On a long weekend away from New York City, Popupla's Daniel Schwartz checked into the latest passion project of Sims Foster and Kirsten Harlow, the Livingston Manor residents behind Sullivan County favorites The Arnold House, North Branch Inn, and Nine River Road. It was a weekend to remember.
SULLIVAN COUNTY, New York – , a fourteen-room boutique that recently opened in a sleepy section of Sullivan County, is not an ordinary bed and breakfast. The refurbished inn, which dates from the 1880s, towers over 600 acres of private land, which includes an outdoor pool, two ponds, two mountains, and a famous fly fishing steam, the Willowemoc, running through it. To my girlfriend and I, both stressed and nature-starved urbanites, it was a dream weekend away from New York City.
To Aksel Theilkuh, the man behind the hotel's ambitious, hyper-local food program, the impressive backyard is an opportunity to learn from nature. Throughout the week, Theilkuhl and his small team forage the mountains behind The Debruce, picking up ramps and mushrooms and underutilized herbs to complement the produce they grow in their garden and the proteins they source from farmers down the road. The goal is sustainability (a root cellar under the hotel helps foraged food weather the winter months) and showcasing the flavors of the Catskills.
On weekends, dinner adopts an intentional flow, transitioning from a multiple-course introductory meal on Friday to a blowout, nine-course culinary experience (with optional wine pairing) on Saturday. Breakfast, a la carte and likewise exceptional, balances it all out. Favorites from the ever-changing menu when we visited — perfectly executed local trout and creamy mash; a breakfast popover with smoked freshwater eel, pickled ramps, and cream cheese; roasted green and white asparagus over a bed of aromatic smoking hay; and mountain crudite, an assortment of wild herbs you have to taste to understand.
When we weren't nursing a food coma, we were out in the woods walking it off, in our room's clawfoot tub soaking it up, or by the fireplace with a drink from the downstairs bar and a book on fly fishing from the hotel's collection. We could have ventured farther afield on our long weekend in the Catskills, but having checked into a home so warm and welcoming, we preferred to concentrate our efforts on the beauty of our own backyard.
Rates start at $399. .
Next to Willowemoc Creek, 20-minutes from Roscoe, ten minutes from Livingston Manor.
The country bed and breakfast of your dreams, designed with a touch of Brooklyn in mind.
This Place Is Perfect For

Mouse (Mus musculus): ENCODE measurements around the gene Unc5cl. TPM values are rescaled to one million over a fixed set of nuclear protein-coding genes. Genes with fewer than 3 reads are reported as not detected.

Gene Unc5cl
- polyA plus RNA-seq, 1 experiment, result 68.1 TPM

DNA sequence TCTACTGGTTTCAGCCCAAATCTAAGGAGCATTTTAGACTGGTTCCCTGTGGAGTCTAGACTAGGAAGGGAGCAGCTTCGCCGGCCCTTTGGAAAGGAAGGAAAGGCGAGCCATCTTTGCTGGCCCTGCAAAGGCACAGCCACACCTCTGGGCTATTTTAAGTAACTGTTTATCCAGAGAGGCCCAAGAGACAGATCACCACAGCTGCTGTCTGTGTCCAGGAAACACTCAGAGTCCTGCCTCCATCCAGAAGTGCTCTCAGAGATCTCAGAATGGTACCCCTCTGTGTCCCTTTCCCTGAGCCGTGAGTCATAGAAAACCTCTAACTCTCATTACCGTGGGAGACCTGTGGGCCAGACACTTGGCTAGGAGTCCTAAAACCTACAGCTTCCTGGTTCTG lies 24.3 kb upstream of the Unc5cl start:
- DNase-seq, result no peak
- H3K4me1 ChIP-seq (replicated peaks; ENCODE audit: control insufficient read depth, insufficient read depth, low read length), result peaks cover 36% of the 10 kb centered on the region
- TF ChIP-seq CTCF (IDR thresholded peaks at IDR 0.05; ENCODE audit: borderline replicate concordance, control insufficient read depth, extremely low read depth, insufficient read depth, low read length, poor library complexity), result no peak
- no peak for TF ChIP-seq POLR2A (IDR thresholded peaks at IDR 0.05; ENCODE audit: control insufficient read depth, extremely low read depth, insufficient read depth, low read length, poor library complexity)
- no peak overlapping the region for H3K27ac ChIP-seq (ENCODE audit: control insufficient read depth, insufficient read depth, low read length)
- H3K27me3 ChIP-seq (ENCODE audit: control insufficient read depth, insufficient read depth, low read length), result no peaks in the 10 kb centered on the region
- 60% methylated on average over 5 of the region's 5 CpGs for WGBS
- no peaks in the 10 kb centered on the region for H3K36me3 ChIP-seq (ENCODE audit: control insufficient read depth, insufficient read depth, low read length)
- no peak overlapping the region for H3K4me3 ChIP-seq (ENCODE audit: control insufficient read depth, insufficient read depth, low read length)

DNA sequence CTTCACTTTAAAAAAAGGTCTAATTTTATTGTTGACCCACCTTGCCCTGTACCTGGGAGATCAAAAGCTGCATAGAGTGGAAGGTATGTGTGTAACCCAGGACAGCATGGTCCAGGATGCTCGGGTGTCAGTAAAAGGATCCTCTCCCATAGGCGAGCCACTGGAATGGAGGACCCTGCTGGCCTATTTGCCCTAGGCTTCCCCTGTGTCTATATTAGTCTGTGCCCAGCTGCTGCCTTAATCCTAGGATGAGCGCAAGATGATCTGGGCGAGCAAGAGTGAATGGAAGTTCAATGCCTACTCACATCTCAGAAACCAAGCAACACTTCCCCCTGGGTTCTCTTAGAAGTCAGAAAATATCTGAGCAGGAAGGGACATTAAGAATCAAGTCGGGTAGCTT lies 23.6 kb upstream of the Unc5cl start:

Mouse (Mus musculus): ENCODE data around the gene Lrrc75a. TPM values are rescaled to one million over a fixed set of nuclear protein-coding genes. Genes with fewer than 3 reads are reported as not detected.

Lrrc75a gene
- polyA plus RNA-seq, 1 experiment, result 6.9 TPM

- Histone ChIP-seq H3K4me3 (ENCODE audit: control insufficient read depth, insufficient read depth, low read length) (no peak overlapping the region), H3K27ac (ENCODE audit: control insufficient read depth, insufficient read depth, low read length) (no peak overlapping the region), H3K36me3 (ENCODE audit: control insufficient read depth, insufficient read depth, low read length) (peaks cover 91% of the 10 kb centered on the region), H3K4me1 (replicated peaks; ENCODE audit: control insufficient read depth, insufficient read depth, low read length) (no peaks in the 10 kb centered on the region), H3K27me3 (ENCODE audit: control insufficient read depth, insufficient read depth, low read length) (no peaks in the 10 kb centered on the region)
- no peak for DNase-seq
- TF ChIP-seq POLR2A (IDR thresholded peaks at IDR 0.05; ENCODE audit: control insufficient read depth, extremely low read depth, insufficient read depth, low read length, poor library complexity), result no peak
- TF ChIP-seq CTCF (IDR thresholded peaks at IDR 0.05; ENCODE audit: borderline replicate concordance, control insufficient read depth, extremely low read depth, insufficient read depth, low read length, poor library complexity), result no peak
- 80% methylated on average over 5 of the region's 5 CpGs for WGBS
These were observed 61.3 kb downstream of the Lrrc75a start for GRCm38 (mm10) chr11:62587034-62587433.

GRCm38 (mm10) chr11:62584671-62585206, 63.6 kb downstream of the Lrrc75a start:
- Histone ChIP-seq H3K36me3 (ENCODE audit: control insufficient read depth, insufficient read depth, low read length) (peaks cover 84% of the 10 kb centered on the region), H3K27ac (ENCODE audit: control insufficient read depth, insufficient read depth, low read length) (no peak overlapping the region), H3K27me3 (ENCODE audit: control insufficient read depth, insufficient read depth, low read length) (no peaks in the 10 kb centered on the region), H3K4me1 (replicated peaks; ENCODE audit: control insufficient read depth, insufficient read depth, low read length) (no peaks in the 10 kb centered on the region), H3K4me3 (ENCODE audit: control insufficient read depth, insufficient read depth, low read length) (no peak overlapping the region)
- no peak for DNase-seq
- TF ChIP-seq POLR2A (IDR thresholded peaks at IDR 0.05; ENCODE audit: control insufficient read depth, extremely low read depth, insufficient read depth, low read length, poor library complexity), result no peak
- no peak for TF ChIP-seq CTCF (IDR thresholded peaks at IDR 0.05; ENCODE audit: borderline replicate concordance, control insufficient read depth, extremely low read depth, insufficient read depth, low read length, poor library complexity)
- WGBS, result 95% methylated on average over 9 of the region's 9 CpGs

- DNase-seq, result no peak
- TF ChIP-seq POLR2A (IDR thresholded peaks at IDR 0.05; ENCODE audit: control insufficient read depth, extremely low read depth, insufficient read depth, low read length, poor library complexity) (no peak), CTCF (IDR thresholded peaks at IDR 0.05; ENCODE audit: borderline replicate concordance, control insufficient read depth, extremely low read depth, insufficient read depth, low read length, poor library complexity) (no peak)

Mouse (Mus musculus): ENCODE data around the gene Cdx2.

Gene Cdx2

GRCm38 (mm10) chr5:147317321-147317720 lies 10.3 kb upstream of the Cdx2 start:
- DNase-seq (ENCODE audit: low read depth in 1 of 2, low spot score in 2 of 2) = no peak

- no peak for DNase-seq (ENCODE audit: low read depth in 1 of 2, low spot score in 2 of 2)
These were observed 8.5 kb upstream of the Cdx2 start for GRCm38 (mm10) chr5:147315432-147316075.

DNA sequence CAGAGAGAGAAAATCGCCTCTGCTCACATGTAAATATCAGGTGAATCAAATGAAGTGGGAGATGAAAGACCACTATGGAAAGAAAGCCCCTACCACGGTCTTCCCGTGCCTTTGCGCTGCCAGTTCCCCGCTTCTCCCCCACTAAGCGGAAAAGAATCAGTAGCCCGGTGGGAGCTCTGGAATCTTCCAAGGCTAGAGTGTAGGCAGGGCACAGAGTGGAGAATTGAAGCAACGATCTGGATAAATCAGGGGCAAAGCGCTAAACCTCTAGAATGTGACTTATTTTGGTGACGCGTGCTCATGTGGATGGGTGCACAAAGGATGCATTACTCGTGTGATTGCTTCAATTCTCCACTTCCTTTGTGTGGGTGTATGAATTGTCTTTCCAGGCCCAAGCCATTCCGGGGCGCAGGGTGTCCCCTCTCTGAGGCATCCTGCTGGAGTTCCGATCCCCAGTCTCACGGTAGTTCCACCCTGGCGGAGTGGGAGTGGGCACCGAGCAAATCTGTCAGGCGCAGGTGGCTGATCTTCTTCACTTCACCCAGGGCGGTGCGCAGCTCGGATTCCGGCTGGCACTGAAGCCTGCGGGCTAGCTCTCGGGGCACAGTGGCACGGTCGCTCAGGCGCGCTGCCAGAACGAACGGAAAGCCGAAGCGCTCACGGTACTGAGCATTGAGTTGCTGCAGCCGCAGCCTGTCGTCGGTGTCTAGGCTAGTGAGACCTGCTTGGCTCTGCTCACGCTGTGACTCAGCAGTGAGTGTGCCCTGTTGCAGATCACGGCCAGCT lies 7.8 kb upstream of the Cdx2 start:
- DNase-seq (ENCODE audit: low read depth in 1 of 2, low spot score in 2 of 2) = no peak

Couples who want a culinary experience on a carefree weekend in the great outdoors.
What’s on Site
Two gathering spaces, one with the building’s original light fixtures and the other with a fireplace made from 100-year-old local river stone, are filled with comfortable seating arrangements, games, and old books on fly fishing. A basement tackle room with assigned lockers stocked with fishing poles, waders, hiking boots, and skis provide a gateway between the hotel and the great outdoors. A small spa, an outdoor pool, two ponds, on-staff fishing guides, direct access to Willowemoc Creek, an expansive private trail system, foraging expeditions, and help arranging excursions (for canoeing, kayaking, rafting, skiing, snowshoeing) make it impossible to catch cabin fever.
Food and Drink
Chef Aksel Theilkuh, formerly of BLT in NYC, oversees breakfast and dinner at the hotel’s centerpiece 36-seat restaurant, which has butternut booths and hemlock tables and large windows that look out onto the valley below. A basement club house, with a fieldstone fireplace and salvaged flooring from defunct local hotels, serves beer, wine, and cocktails made with foraged ingredients (like juice from Japanese knotwood), as well as bar food for anyone who couldn’t snag a reservation upstairs.
Number of Rooms
There are thirteen double rooms and one two-room suite, which features a parlor and an en-suite bathroom. Bedrooms are designed in a clean and calming aesthetic with light fixtures made by local artists and elegant tiling in the bathroom. Some have clawfoot tubs in addition to showers, while others enjoy sweeping views of the hotel’s expansive property.
WiFi is free and reliable, though stronger downstairs than in-room. There’s no mini-bar, just Saratoga bottled water and sweets waiting for you at check-in. Toiletries are by Malin & Goetz and bed linens are soft enough to double as clouds.
Rooms aren’t soundproof. Checking for tics is important after hiking. And cell service is choppy, though that’s not necessarily a bad thing.
The trail system, which will only grow over the coming years, is clearly carved out, though not too manicured. Forest bathing — alone, with the chef, or with naturalist Laura Silverman of The Outside Institute — is a real thing, and one of my favorite ways to spend time in the great outdoors.
If you’re hungry and the hotel isn’t serving food, get lunch at in Livingston Manor and shop their grocery section before heading back to the city. If you’re looking for souvenirs, grab a growler from nearby or a bottle of something stronger from Roscoe’s , or keep your eyes out for the many antique shops and yard sales that lines the local roads.
If you’re an experienced fly fisher, you already know about the famous waters of the Willowemoc and the Beaverkill. If you’re just starting off, take a lesson at the hotel and touch up on local history at the . If you’re in the mood for even more hiking, ask the front desk for a trail map of the Willowemoc Wild Forest nearby.
That said, there’s really no reason to leave The Debruce.
PLAN YOUR TRIP
How to Get There
Drive three hours north from New York City.
You’ll need your car if you decide to leave the property.
When to Go
Whenever the mood strikes. There’s something to do all year round.